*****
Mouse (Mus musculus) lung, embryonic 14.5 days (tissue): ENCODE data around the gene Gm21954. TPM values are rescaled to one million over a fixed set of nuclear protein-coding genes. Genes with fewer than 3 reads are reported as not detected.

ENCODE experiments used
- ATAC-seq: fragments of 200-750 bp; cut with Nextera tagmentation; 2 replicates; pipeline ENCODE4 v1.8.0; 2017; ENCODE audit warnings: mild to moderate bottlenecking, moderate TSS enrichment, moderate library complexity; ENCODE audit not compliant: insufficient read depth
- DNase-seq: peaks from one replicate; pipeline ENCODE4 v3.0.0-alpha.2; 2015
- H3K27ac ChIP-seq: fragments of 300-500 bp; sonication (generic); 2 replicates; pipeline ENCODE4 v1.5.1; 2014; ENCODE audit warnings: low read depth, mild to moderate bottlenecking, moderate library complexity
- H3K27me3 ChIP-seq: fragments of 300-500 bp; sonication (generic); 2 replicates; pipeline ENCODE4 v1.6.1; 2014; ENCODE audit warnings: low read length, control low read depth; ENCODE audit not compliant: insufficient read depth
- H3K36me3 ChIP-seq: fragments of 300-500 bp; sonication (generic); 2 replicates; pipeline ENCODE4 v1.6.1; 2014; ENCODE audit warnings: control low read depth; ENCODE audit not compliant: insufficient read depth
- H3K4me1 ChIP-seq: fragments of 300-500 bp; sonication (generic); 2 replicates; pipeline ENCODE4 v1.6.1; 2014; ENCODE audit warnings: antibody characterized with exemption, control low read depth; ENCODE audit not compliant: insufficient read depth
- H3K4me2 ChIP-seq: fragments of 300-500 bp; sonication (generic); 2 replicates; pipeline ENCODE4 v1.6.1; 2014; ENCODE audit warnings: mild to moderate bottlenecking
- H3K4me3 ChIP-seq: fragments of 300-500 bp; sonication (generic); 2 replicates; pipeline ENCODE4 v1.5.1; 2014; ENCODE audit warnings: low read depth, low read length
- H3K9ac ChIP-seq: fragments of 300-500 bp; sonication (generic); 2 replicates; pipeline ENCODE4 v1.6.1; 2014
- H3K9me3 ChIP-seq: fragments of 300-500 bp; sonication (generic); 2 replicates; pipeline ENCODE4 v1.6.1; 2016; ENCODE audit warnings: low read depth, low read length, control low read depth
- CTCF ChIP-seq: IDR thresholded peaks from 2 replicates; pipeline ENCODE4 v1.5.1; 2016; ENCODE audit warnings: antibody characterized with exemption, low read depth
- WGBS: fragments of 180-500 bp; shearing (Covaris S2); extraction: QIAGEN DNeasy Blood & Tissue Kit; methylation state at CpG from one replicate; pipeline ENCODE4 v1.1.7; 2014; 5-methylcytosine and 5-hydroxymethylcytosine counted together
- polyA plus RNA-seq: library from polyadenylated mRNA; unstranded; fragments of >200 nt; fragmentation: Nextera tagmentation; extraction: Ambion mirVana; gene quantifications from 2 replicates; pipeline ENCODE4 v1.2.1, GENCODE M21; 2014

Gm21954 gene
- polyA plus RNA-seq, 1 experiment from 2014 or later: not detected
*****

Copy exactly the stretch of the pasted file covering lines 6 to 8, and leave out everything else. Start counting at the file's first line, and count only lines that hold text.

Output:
- H3K27me3 ChIP-seq: fragments of 300-500 bp; sonication (generic); 2 replicates; pipeline ENCODE4 v1.6.1; 2014; ENCODE audit warnings: low read length, control low read depth; ENCODE audit not compliant: insufficient read depth
- H3K36me3 ChIP-seq: fragments of 300-500 bp; sonication (generic); 2 replicates; pipeline ENCODE4 v1.6.1; 2014; ENCODE audit warnings: control low read depth; ENCODE audit not compliant: insufficient read depth
- H3K4me1 ChIP-seq: fragments of 300-500 bp; sonication (generic); 2 replicates; pipeline ENCODE4 v1.6.1; 2014; ENCODE audit warnings: antibody characterized with exemption, control low read depth; ENCODE audit not compliant: insufficient read depth